Month: September 2018

We don’t need to understand how technology works for it to evolve

We modern humans live in a world surrounded by ever evolving technology. Whether it’s the combustion engine or the modern computer, these technologies are ubiquitous and have radically altered the world we live in.

What’s no so obvious is how complex the technologies of traditional societies are too. Bow and arrows and clothing are just a couple of sophisticated technologies that pre-industrial humans created, and used to venture into new, challenging environments.

How is it that we humans have managed to produce such impressive technology, when our closest living primate relatives have produced nothing of the sort?

Many believe this comes down to our superior cognitive abilities.  That is, our intelligence and our ability to reason.

However, some scientists argue that the inherent complexity of certain technologies make them very hard to understand. Instead, they argue that complex technologies result from many small improvements made over generations which are culturally transmitted– without people understanding how these technologies actually work.

To help settle the debate, Maxime Derex and his colleagues Jean-François Bonnefon, Robert Boyd and Alex Mesoudi conducted a rather ingenious experiment, involving a technology which changed the face of our planet: the wheel.

Note that at the time of writing this post, the paper is a preprint and yet to be peer-reviewed, and is therefore subject to further to scrutiny. Despite the amendments that may be made to the paper, the significance of this study should become apparent.

Spinning wheels

The experiment boiled down to getting participants to increase the speed of a wheel down a meter long, inclined track. The wheel had 4 radial spokes, and a single weight could be moved along each spoke.

Participants were organised into ‘chains’ of 5 individuals. Each participant had 5 trials  to minimize the time it took for the wheel to reach the end of the track. All participants  were provided with the last two choices and  scores of the previous participant in their chain (except those who went first). 14 chains were run, with each containing different people.

In total, 140 people took part in the study (with two versions of the experiment conducted). Each person received money for participating in the experiments. The money they received ranged from €3 to €29, depending on their performance and that of their peers.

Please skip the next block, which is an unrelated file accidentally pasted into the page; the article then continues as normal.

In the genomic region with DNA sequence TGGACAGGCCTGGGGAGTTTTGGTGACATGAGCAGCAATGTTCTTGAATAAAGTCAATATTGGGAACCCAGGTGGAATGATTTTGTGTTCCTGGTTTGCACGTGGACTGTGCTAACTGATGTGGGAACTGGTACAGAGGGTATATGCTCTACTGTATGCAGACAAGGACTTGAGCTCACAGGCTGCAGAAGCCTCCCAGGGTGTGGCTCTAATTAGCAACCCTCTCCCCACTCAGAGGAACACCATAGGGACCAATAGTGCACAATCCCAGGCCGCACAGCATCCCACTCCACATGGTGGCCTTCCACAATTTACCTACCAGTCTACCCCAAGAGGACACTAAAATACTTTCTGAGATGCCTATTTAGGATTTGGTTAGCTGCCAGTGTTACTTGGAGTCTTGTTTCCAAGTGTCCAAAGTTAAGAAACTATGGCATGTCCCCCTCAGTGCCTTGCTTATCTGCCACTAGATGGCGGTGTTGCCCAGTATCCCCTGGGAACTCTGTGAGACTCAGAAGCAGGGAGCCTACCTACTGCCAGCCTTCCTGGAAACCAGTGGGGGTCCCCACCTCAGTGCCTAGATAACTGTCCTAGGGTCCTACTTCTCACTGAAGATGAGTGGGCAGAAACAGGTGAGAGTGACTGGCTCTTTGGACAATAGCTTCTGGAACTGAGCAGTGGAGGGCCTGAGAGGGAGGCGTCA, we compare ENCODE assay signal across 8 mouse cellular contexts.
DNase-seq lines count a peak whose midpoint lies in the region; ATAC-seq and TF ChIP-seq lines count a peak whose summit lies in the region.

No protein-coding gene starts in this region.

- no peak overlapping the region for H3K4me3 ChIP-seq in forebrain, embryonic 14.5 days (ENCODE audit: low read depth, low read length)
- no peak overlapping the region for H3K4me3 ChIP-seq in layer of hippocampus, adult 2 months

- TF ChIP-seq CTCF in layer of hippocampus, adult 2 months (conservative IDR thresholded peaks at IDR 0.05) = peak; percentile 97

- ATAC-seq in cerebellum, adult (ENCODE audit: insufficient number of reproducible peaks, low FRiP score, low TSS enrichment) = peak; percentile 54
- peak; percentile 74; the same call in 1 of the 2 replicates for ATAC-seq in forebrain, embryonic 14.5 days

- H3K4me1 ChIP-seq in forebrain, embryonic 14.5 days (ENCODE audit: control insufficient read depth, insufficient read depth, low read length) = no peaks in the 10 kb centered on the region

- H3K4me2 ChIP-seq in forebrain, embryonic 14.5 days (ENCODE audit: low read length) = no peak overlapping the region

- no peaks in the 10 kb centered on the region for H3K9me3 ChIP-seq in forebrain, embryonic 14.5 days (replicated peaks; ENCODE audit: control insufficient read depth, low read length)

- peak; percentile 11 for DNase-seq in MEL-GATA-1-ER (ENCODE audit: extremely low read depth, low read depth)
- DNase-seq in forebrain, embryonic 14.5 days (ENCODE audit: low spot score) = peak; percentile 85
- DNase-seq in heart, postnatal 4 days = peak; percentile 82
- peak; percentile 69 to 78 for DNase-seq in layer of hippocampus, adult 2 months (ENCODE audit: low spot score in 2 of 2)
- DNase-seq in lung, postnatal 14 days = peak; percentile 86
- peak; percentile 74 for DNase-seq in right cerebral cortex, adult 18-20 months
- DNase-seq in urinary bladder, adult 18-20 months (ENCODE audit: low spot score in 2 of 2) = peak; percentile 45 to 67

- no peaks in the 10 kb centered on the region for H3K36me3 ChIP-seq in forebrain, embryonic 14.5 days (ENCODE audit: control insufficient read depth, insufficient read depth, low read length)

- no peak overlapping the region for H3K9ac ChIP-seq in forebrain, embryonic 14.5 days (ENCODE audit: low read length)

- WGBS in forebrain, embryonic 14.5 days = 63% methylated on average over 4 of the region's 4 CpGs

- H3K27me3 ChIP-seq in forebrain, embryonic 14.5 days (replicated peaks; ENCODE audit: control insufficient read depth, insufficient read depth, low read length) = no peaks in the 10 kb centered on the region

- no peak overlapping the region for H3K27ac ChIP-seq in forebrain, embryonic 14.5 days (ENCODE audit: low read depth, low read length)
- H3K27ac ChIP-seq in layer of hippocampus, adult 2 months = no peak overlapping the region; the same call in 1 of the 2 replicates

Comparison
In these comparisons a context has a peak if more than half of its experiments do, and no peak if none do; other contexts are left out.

Derex and his colleagues provide sound reasons for choosing a wheel for their experiment on causal understanding.  First, existing studies suggest Westerners generally have poor understanding of how wheels work, which means most participants didn’t know what was required of them (this is not meant to be insulting). Secondly, the speed of the wheel depends solely on the laws of physics, and not on irrelevant factors which could compromise the validity of their findings. And thirdly, the wheel systems doesn’t involve many dimensions, which made it well suited for hypothesis testing.

So what were the researchers actually evaluating? They were essentially testing whether wheel speeds would increase after several generations of trails, and if people’s understanding of the underlying physics would do too.

The wheel’s speed depends on just two variables: its moment of inertia (how mass is distributed around the axis), and its initial potential energy (the distance between the wheel centre of mass and the ground).

If the weights are located closer to the centre of the wheel, and if one of the weights at the top or to the right of wheel are further away from the axis before its descent, then the wheel will cover the track faster. Note that there’s a trade-off here between the two forces, and some experimentation is required to work out the optimal configuration.

The simplicity of the system meant the researchers could measure participants’ understanding of the wheel after they completed their trials. The research team evaluated their understanding by presenting them with a few options, and asking them to predict which wheels would cover the track faster.

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Illustration of the experimental set up (Derex et al, preprint)

So what did Derex and his team find having conducted the experiment?

After the 5 generations, the average wheel speed increased significantly. However, participants’ actual understanding of the physics did not.

The average wheel speed produced by the first participants on their last trial was 123.6 meters per hour, and their average understanding score was 4.60. After 5 generations, the average wheel speed increased to 145.7 meters per hour, while participants’ understanding didn’t significantly change.

With a maximum possible speed of 154 m/h, the team found remarkable improvements in just a few generations.

Stifling exploration

The authors were particularly interested in whether or not the sharing of lay theories to one and another would increase people’s understanding.